Adrienne Asch

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Adrienne Asch (September 17, 1946 – November 19, 2013) was a bioethics scholar and the founding director of the Center for Ethics at Yeshiva University in New York City. She was also the Edward and Robin Milstein Professor of Bioethics at the Wurzweiler School of Social Work and Professor of Epidemiology and Population Health at Albert Einstein College of Medicine, which are both graduate professional schools at Yeshiva University.[1]

Early life and education[edit]

Asch was born in New York City, and became blind at a few weeks old from retinopathy of prematurity. Asch grew up in Ramsey, New Jersey, where she attended school in the Ramsey Public School District.[2]

She received a bachelor's degree in philosophy from Swarthmore College in 1969 and a master's degree in social work from Columbia University in 1973.[3] Before studying for her Ph.D. in social psychology in Columbia University, which she received in 1992, she worked in the New York State Division of Human Rights as an investigator of employment discrimination cases.[1] Asch also trained as a family therapist, and earned a certificate from the Institute for Contemporary Psychotherapy in 1981.[2]

Career[edit]

Before becoming the Director of the Center for Ethics at Yeshiva University, Asch was professor of women’s studies and the Henry R. Luce Professor in biology, ethics and the politics of human reproduction at the Boston University School of Social Work and Wellesley College in Massachusetts.[4] Although she supported a woman's right to choose abortion, Asch took a disability justice approach in her opposition to prenatal testing and abortion that would stop pregnancies carrying disabled fetuses. She wrote and lectured extensively on the topic.[5]

In an article in The American Journal of Public Health in 1999, Asch discussed the topic of prenatal testing for disabilities:

"If public health espouses goals of social justice and equality for people with disabilities — as it has worked to improve the status of women, gays and lesbians, and members of racial and ethnic minorities — it should reconsider whether it wishes to continue the technology of prenatal diagnosis. My moral opposition to prenatal testing and selective abortion flows from the conviction that life with disability is worthwhile and the belief that a just society must appreciate and nurture the lives of all people, whatever the endowments they receive in the natural lottery.”[6]

Asch helped to develop guidelines for end-of-life care with the Hastings Center, and was a strong voice for the inclusion of people with disabilities in conversations about bioethics.[7] Asch also worked with assistive technology designers, advising on how to make devices more suited for academic needs.[8]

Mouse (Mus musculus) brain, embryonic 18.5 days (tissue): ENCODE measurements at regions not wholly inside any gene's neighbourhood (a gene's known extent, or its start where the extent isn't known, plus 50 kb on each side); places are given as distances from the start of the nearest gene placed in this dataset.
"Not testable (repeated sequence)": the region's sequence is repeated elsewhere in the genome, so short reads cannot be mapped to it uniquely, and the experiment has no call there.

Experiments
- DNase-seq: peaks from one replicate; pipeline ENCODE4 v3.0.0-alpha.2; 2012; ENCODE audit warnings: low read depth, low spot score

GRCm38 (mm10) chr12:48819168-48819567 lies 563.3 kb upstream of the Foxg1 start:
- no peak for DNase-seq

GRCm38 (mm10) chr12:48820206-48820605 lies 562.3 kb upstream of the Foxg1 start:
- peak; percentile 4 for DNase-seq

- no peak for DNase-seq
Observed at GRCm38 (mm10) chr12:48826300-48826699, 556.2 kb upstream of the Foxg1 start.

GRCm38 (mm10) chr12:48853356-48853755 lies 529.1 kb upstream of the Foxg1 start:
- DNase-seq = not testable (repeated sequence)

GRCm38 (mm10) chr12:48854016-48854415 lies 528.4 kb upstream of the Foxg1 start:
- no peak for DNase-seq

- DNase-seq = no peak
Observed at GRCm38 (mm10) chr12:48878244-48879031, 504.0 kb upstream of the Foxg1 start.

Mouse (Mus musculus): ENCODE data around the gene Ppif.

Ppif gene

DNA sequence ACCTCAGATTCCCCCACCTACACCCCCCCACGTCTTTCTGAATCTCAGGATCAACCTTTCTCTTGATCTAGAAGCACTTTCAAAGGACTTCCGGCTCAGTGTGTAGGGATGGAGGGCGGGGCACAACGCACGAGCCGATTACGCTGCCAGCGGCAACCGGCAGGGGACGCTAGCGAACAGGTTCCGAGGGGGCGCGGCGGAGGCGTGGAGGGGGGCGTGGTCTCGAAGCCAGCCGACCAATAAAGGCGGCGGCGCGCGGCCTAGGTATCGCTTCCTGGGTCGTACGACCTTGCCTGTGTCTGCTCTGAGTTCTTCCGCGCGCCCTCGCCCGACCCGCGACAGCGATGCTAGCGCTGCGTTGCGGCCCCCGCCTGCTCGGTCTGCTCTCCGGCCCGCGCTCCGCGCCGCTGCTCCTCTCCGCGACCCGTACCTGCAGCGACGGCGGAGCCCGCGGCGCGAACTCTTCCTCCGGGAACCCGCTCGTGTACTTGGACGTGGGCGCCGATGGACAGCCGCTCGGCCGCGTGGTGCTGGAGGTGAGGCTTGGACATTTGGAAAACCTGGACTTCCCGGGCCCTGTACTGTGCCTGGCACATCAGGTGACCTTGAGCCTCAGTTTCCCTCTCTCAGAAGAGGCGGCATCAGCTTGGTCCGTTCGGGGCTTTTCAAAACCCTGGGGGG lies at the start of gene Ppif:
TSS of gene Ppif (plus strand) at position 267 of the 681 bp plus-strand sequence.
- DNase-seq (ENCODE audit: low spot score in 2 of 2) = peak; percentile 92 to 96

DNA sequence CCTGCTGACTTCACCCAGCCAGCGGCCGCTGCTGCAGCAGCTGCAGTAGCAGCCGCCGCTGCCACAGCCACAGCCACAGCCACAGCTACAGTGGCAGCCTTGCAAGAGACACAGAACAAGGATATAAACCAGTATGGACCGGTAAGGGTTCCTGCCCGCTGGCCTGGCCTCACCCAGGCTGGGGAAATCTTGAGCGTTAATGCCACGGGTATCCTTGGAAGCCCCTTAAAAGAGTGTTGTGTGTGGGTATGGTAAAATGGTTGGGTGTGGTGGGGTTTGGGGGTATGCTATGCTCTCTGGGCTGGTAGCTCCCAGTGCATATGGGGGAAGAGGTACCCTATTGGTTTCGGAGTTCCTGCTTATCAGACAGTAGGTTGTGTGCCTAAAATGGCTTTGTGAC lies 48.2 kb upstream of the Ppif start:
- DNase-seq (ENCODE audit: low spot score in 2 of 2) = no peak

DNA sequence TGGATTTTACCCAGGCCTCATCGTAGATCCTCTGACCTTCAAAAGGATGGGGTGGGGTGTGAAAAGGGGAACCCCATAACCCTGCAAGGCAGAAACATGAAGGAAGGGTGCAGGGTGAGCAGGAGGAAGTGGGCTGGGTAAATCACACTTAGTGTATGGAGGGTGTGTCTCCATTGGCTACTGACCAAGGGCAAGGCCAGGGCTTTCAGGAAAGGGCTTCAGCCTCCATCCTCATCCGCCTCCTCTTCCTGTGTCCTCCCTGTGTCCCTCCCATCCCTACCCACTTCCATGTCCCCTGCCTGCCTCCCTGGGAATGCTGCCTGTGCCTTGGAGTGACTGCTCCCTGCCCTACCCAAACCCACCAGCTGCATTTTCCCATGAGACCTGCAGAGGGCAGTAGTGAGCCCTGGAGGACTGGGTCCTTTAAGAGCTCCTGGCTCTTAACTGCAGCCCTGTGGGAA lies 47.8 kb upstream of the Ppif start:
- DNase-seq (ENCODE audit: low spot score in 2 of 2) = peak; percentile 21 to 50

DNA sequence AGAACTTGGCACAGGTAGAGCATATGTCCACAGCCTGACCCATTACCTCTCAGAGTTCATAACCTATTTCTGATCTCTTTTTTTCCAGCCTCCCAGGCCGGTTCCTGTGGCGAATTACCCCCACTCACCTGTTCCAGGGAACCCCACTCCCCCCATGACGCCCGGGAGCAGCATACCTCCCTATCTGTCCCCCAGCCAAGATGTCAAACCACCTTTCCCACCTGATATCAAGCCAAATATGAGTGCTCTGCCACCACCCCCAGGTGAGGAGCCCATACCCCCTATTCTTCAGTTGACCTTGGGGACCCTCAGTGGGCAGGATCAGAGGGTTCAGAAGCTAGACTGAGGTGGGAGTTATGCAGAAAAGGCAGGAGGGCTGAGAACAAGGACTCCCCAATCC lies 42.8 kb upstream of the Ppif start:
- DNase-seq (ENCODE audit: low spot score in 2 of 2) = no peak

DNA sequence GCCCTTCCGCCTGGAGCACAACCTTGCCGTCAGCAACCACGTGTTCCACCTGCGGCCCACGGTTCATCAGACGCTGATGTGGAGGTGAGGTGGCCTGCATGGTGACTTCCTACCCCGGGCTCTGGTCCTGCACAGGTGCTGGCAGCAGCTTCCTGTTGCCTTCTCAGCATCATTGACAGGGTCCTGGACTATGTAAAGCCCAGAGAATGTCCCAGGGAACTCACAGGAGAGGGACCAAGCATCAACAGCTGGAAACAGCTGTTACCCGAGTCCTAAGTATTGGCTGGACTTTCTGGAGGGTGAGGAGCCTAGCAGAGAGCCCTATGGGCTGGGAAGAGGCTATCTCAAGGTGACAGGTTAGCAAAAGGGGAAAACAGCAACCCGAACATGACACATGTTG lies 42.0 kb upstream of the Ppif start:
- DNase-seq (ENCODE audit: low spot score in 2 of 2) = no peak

Asch died at her Manhattan home in 2013, age 67, from cancer.[1]

Books by Adrienne Asch[edit]

  • Alper, J., Ard, C., Asch, A., Beckwith, J., Conrad, P., and Geller, L. N., (Eds.), (2002). The Double-Edged Helix: Social Implications of Genetics in a Diverse Society. Baltimore, MD: Johns Hopkins University Press.
  • Parens, E. and Asch, A., (Eds.), (2000). Prenatal Testing and Disability Rights. Washington, DC: Georgetown University Press.
  • Asch, A., as co-author with Schiff, A. R., the New Jersey Commission on Legal and Ethical Problems in the Delivery of Health Care (1992). After Baby M: The Legal, Ethical, and Social Dimensions of Surrogacy. Trenton, NJ: The New Jersey Commission on Legal and Ethical Problems in the Delivery of Health Care.
  • Asch, A., as contributing member of the New Jersey Commission on Legal and Ethical Problems in the Delivery of Health Care (1990). Problems and Approaches in Health Care Decision Making: The New Jersey Experience. Trenton, NJ: The New Jersey Commission on Legal and Ethical Problems in the Delivery of Health Care.
  • Fine, M. & Asch, A. (Eds.) (1988). Women with Disabilities: Essays in Psychology, Culture, and Politics. Philadelphia: Temple University Press [recipient of the 1989 Distinguished Publications Award of the Association for Women in Psychology].
  • Asch, A., et al. (1984). Building Community: A Manual Exploring Issues of Women and Disability. New York: Educational Equity Concepts, Inc.

References[edit]

  1. ^ a b c Fox, Margalit. "Adrienne Asch, Bioethicist and Pioneer in Disability Studies, Dies at 67", The New York Times, November 23, 2013. Accessed February 13, 2014. "When she was a girl, her family moved to New Jersey, then one of the few states that let blind children attend school with their sighted peers. She attended public schools in Ramsey, in Bergen County."
  2. ^ a b Dorothy Roberts, "Adrienne Asch, 1946–2013," Nature 504(377)(19 December 2013).
  3. ^ "Mourning the Loss of Adrienne Asch, Distinguished Disabilities Scholar," Columbia University School of Social Work (27 November 2013). Archived February 23, 2014, at the Wayback Machine.
  4. ^ Yeshiva University. (2013). Center for Ethics Directors and Staff. [Web page]. http://yu.edu/ethics/directors-staff/
  5. ^ "In Memoriam, Adrienne Asch," Yeshiva University News (19 November 2013). Archived April 22, 2014, at the Wayback Machine.
  6. ^ Asch, A. (1999). "Prenatal diagnosis and selective abortion: A challenge to practice and policy," American Journal of Public Health 89(11), 1649–1657.
  7. ^ "Adrienne Asch Remembered," The Hastings Center News. Archived February 22, 2014, at the Wayback Machine.
  8. ^ Marc Maurer, "Adrienne Asch Dies," Braille Monitor (January 2014).